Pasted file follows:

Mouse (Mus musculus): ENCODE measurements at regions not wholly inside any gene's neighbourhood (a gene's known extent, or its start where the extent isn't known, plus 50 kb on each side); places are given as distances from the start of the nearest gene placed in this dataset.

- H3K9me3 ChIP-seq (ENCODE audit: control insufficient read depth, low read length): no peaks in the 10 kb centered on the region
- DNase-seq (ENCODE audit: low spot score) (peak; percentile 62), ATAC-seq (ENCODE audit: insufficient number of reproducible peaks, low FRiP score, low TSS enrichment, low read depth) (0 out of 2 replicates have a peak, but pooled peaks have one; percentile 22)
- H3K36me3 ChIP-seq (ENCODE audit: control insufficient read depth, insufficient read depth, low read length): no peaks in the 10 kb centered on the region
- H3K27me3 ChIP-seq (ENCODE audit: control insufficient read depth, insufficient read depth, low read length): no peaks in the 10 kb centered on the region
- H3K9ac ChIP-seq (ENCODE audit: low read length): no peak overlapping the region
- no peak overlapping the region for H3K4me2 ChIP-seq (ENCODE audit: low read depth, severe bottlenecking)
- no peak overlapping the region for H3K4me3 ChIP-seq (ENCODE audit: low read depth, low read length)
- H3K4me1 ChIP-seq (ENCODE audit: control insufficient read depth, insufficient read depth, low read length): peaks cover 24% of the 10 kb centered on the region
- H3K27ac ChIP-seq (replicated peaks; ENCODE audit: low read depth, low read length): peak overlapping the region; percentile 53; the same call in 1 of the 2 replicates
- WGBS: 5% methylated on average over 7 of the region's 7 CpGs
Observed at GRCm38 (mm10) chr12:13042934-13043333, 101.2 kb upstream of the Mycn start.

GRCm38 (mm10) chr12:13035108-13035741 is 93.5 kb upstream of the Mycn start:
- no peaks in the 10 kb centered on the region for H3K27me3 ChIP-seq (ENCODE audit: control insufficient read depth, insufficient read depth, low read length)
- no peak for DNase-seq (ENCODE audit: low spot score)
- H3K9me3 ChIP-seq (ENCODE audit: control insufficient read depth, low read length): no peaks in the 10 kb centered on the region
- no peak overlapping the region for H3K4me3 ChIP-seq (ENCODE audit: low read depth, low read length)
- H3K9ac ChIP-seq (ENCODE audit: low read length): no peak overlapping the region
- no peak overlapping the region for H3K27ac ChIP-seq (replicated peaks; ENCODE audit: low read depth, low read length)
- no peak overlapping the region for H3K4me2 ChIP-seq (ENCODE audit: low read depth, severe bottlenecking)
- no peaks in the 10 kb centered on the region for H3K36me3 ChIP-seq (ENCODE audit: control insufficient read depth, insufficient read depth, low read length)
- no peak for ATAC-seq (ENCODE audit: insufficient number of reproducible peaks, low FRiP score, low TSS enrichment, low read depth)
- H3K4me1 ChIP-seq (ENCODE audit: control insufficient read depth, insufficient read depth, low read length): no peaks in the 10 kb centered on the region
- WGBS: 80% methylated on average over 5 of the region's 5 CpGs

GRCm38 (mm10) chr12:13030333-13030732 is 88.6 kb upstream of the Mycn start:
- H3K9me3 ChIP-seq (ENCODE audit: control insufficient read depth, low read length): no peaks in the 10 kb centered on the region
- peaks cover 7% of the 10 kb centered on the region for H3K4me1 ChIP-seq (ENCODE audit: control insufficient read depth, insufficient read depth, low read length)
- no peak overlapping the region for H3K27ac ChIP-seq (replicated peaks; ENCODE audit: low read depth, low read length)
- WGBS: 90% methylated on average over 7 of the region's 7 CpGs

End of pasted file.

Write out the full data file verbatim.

Mouse (Mus musculus): ENCODE measurements at regions not wholly inside any gene's neighbourhood (a gene's known extent, or its start where the extent isn't known, plus 50 kb on each side); places are given as distances from the start of the nearest gene placed in this dataset.

- H3K9me3 ChIP-seq (ENCODE audit: control insufficient read depth, low read length): no peaks in the 10 kb centered on the region
- DNase-seq (ENCODE audit: low spot score) (peak; percentile 62), ATAC-seq (ENCODE audit: insufficient number of reproducible peaks, low FRiP score, low TSS enrichment, low read depth) (0 out of 2 replicates have a peak, but pooled peaks have one; percentile 22)
- H3K36me3 ChIP-seq (ENCODE audit: control insufficient read depth, insufficient read depth, low read length): no peaks in the 10 kb centered on the region
- H3K27me3 ChIP-seq (ENCODE audit: control insufficient read depth, insufficient read depth, low read length): no peaks in the 10 kb centered on the region
- H3K9ac ChIP-seq (ENCODE audit: low read length): no peak overlapping the region
- no peak overlapping the region for H3K4me2 ChIP-seq (ENCODE audit: low read depth, severe bottlenecking)
- no peak overlapping the region for H3K4me3 ChIP-seq (ENCODE audit: low read depth, low read length)
- H3K4me1 ChIP-seq (ENCODE audit: control insufficient read depth, insufficient read depth, low read length): peaks cover 24% of the 10 kb centered on the region
- H3K27ac ChIP-seq (replicated peaks; ENCODE audit: low read depth, low read length): peak overlapping the region; percentile 53; the same call in 1 of the 2 replicates
- WGBS: 5% methylated on average over 7 of the region's 7 CpGs
Observed at GRCm38 (mm10) chr12:13042934-13043333, 101.2 kb upstream of the Mycn start.

GRCm38 (mm10) chr12:13035108-13035741 is 93.5 kb upstream of the Mycn start:
- no peaks in the 10 kb centered on the region for H3K27me3 ChIP-seq (ENCODE audit: control insufficient read depth, insufficient read depth, low read length)
- no peak for DNase-seq (ENCODE audit: low spot score)
- H3K9me3 ChIP-seq (ENCODE audit: control insufficient read depth, low read length): no peaks in the 10 kb centered on the region
- no peak overlapping the region for H3K4me3 ChIP-seq (ENCODE audit: low read depth, low read length)
- H3K9ac ChIP-seq (ENCODE audit: low read length): no peak overlapping the region
- no peak overlapping the region for H3K27ac ChIP-seq (replicated peaks; ENCODE audit: low read depth, low read length)
- no peak overlapping the region for H3K4me2 ChIP-seq (ENCODE audit: low read depth, severe bottlenecking)
- no peaks in the 10 kb centered on the region for H3K36me3 ChIP-seq (ENCODE audit: control insufficient read depth, insufficient read depth, low read length)
- no peak for ATAC-seq (ENCODE audit: insufficient number of reproducible peaks, low FRiP score, low TSS enrichment, low read depth)
- H3K4me1 ChIP-seq (ENCODE audit: control insufficient read depth, insufficient read depth, low read length): no peaks in the 10 kb centered on the region
- WGBS: 80% methylated on average over 5 of the region's 5 CpGs

GRCm38 (mm10) chr12:13030333-13030732 is 88.6 kb upstream of the Mycn start:
- H3K9me3 ChIP-seq (ENCODE audit: control insufficient read depth, low read length): no peaks in the 10 kb centered on the region
- peaks cover 7% of the 10 kb centered on the region for H3K4me1 ChIP-seq (ENCODE audit: control insufficient read depth, insufficient read depth, low read length)
- no peak overlapping the region for H3K27ac ChIP-seq (replicated peaks; ENCODE audit: low read depth, low read length)
- WGBS: 90% methylated on average over 7 of the region's 7 CpGs